An aerial view of a Nassau County neighborhood from 2015.

An aerial view of a Nassau County neighborhood from 2015. Credit: Kevin Coughlin

The population of minority groups on Long Island grew while the number of non-Hispanic whites fell between 2010 and 2017, according to new data from the U.S. Census Bureau.

Long Island’s Hispanic population has grown by more than 18 percent since 2010, its Asian population rose by more than 25 percent and its African-American population rose by 8.1 percent between 2010 and 2017. Its non-Hispanic white population shrunk by 6.3 percent.

There were 196,860 Hispanics in Nassau County in 2010, representing about 14.7 percent of the county’s population. By July 2017, the figure in Nassau had risen to 234,880, or 17.1 percent, the report said.

In Suffolk County, the Hispanic population in 2010 was 247,950, or 16.6 percent of the population. Last year, the 291,779 Hispanic residents made up 19.5 percent of Suffolk.

The number of non-Hispanic white people on Long Island fell in both counties. In 2010, non-Hispanic whites in Nassau numbered 879,631, or 65.55 percent of the county’s population. By 2017, there were 819,674 non-Hispanic whites, or 59.85 percent of the population. In Suffolk, the non-Hispanic white population in 2010 was 1,070,878, or 71.65 percent. In 2017, the figure dropped to 1,007,991, or 67.52 percent of the county’s population.

The Hispanic population in the United States was 18.1 percent last year, according to the U.S. Census Bureau.

“In general, [it’s a] continuation of the trends we were seeing most of the decade. New York is getting more diverse,” said Jan Vink, extension associate at the Program on Applied of Demographics at Cornell University.

Asians represented 7.84 percent of Nassau’s population in 2010 and 9.96 percent in 2017, according to U.S. Census figures. The figure in Suffolk rose from 3.45 percent to 4.07 percent over the same period.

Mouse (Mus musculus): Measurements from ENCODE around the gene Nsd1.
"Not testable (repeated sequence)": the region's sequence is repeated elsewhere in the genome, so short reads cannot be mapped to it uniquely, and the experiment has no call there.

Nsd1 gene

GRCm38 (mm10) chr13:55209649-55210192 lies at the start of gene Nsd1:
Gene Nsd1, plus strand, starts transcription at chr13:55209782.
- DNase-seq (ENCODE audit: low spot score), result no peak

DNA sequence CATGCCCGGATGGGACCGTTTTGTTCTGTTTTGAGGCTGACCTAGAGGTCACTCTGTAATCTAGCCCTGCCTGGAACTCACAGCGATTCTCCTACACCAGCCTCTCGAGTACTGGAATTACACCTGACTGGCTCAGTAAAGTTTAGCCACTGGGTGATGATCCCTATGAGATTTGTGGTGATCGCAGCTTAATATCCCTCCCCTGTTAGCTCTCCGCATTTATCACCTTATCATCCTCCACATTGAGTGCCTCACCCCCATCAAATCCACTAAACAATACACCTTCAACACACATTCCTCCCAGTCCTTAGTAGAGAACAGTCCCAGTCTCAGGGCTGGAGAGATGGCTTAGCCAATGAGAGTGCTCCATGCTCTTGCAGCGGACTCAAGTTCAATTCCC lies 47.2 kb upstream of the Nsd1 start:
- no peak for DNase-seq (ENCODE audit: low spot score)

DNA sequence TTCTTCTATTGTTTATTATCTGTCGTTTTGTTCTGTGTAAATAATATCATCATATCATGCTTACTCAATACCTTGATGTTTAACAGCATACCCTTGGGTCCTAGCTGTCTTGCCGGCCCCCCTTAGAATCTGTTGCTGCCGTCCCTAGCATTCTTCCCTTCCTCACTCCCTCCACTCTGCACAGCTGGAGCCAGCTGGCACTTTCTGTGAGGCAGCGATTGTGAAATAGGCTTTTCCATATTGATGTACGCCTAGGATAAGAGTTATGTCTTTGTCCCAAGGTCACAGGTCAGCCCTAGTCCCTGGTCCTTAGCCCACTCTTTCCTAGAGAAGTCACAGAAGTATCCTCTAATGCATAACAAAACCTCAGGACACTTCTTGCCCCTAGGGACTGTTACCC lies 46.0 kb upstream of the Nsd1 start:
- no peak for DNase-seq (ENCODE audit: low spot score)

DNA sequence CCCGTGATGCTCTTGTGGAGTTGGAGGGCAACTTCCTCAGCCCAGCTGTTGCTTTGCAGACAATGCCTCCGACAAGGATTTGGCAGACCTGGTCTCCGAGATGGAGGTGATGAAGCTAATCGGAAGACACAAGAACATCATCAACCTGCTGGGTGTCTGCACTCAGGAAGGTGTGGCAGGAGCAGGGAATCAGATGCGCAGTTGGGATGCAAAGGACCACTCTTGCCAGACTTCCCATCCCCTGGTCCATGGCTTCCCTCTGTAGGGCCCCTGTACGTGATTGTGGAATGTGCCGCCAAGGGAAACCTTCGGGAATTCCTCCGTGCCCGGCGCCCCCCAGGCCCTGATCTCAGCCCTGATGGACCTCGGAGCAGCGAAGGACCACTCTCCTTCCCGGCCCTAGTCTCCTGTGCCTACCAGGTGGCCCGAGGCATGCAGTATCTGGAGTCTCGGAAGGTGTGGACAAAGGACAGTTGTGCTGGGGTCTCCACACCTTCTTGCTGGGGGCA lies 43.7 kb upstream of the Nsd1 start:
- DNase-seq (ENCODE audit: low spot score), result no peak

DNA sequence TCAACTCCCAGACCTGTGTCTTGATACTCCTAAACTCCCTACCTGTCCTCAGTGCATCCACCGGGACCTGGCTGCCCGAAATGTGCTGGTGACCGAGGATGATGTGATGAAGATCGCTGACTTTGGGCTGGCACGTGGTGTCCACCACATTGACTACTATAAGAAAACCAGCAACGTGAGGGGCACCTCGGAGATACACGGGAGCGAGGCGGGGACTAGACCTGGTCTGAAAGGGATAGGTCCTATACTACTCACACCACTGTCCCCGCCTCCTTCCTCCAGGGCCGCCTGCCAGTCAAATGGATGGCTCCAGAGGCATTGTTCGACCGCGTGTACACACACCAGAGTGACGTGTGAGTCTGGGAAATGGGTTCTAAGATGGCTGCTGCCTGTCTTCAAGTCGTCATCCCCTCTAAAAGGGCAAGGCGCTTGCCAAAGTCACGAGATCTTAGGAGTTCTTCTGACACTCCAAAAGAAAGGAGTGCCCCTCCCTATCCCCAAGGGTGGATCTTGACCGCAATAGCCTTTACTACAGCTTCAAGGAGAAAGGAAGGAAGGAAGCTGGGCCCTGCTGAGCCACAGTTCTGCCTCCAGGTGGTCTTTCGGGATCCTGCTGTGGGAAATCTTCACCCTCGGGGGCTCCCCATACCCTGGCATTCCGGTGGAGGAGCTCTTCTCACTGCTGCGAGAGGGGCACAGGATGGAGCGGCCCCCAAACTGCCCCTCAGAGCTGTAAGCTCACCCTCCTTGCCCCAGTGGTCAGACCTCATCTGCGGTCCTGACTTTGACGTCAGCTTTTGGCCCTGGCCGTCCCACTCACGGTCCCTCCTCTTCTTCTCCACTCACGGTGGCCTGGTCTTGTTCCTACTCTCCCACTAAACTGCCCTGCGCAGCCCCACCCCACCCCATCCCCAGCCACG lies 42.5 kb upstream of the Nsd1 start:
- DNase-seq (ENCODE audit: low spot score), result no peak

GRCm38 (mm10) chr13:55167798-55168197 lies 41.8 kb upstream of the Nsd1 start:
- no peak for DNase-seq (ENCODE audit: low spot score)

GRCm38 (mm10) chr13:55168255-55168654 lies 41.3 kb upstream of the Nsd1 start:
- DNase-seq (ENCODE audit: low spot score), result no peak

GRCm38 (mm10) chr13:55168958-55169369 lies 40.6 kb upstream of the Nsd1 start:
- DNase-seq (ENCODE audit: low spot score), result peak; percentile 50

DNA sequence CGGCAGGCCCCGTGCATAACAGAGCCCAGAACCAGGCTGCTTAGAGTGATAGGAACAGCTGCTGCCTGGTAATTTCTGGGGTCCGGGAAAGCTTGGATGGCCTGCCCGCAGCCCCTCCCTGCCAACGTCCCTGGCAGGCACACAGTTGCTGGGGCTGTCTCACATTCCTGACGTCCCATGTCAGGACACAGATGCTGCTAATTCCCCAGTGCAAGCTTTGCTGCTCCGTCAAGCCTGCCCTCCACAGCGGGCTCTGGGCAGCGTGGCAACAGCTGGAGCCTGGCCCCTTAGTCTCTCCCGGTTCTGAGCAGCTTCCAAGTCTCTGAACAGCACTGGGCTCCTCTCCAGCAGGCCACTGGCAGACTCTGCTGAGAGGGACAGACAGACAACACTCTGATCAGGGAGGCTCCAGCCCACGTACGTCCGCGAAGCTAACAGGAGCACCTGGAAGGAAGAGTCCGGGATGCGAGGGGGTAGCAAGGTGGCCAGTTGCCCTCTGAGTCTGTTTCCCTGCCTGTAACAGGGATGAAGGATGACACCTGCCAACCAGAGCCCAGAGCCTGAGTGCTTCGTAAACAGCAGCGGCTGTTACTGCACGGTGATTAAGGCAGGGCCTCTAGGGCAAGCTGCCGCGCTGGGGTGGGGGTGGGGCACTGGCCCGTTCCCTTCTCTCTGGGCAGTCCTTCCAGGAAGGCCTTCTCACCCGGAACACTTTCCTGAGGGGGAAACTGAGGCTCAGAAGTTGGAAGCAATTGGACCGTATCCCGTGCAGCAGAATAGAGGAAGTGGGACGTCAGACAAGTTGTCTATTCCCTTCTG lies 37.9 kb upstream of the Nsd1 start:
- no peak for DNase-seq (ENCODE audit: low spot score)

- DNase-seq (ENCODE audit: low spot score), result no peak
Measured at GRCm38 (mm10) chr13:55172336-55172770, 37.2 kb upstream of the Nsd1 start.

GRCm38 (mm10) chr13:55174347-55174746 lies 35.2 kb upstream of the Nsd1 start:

Nassau’s overall population in 2017 was 1,369,514, while Suffolk’s was 1,492,953.

In Nassau County, the African-American population was 144,027, or 10.73 percent of the total, in 2010. In 2017, that number in Nassau rose to 158,324, or 11.56 percent.

In Suffolk County, the African-American population was 103,232, or 6.91 percent. That number rose to 108,973, or 7.3 percent.

“It’s clearly white decline and gain for minorities, and I think that’s the way it is for major metropolitan areas,” said William Frey, a demographer at the Brookings Institution in Washington, D.C.

The Census Bureau’s report also focused on the median age in various communities in the United States. Almost 17 percent of U.S. counties saw a decline in the median age from April 2010 and July 2017, according to the U.S. Census Bureau. But the median age, nationwide, rose from 37.2 to 38 from 2010 to 2017, according to the agency.

The median age increased slightly in Nassau and Suffolk counties. In 2017, both counties had a median age of 41.6. In 2010, Suffolk had a median age of 39.8, while Nassau’s was 41.1.

“Baby boomers, and millennials alike, are responsible for this trend in increased aging,” Molly Cromwell, a demographer at the U.S. Census Bureau, said in a statement. “Boomers continue to age and are slowly outnumbering children as the birth rate has declined steadily over the last decade.”

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